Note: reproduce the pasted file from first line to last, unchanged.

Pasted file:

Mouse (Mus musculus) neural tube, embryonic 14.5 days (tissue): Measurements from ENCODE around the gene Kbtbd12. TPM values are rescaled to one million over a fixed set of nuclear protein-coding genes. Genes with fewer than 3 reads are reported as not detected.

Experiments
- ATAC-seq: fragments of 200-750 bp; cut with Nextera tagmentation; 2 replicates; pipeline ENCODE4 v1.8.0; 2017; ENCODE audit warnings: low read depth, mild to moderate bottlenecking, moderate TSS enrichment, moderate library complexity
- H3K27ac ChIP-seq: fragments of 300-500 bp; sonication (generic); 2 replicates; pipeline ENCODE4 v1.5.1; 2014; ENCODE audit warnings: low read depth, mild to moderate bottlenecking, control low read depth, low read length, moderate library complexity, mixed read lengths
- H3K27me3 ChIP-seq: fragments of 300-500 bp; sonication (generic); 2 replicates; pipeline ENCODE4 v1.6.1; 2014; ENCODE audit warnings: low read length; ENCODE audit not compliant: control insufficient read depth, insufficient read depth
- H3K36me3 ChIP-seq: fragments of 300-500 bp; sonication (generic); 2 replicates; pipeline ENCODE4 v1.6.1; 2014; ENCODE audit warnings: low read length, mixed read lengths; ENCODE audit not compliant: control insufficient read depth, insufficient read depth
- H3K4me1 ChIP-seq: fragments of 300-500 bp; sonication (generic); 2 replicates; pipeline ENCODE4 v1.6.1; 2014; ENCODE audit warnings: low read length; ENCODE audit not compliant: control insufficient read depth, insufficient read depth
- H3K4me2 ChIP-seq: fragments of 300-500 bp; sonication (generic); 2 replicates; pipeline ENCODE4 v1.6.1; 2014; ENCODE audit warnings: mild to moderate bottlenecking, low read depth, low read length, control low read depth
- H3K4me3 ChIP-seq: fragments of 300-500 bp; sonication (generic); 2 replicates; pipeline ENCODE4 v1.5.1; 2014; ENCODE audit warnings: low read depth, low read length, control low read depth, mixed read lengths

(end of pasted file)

Mouse (Mus musculus) neural tube, embryonic 14.5 days (tissue): Measurements from ENCODE around the gene Kbtbd12. TPM values are rescaled to one million over a fixed set of nuclear protein-coding genes. Genes with fewer than 3 reads are reported as not detected.

Experiments
- ATAC-seq: fragments of 200-750 bp; cut with Nextera tagmentation; 2 replicates; pipeline ENCODE4 v1.8.0; 2017; ENCODE audit warnings: low read depth, mild to moderate bottlenecking, moderate TSS enrichment, moderate library complexity
- H3K27ac ChIP-seq: fragments of 300-500 bp; sonication (generic); 2 replicates; pipeline ENCODE4 v1.5.1; 2014; ENCODE audit warnings: low read depth, mild to moderate bottlenecking, control low read depth, low read length, moderate library complexity, mixed read lengths
- H3K27me3 ChIP-seq: fragments of 300-500 bp; sonication (generic); 2 replicates; pipeline ENCODE4 v1.6.1; 2014; ENCODE audit warnings: low read length; ENCODE audit not compliant: control insufficient read depth, insufficient read depth
- H3K36me3 ChIP-seq: fragments of 300-500 bp; sonication (generic); 2 replicates; pipeline ENCODE4 v1.6.1; 2014; ENCODE audit warnings: low read length, mixed read lengths; ENCODE audit not compliant: control insufficient read depth, insufficient read depth
- H3K4me1 ChIP-seq: fragments of 300-500 bp; sonication (generic); 2 replicates; pipeline ENCODE4 v1.6.1; 2014; ENCODE audit warnings: low read length; ENCODE audit not compliant: control insufficient read depth, insufficient read depth
- H3K4me2 ChIP-seq: fragments of 300-500 bp; sonication (generic); 2 replicates; pipeline ENCODE4 v1.6.1; 2014; ENCODE audit warnings: mild to moderate bottlenecking, low read depth, low read length, control low read depth
- H3K4me3 ChIP-seq: fragments of 300-500 bp; sonication (generic); 2 replicates; pipeline ENCODE4 v1.5.1; 2014; ENCODE audit warnings: low read depth, low read length, control low read depth, mixed read lengths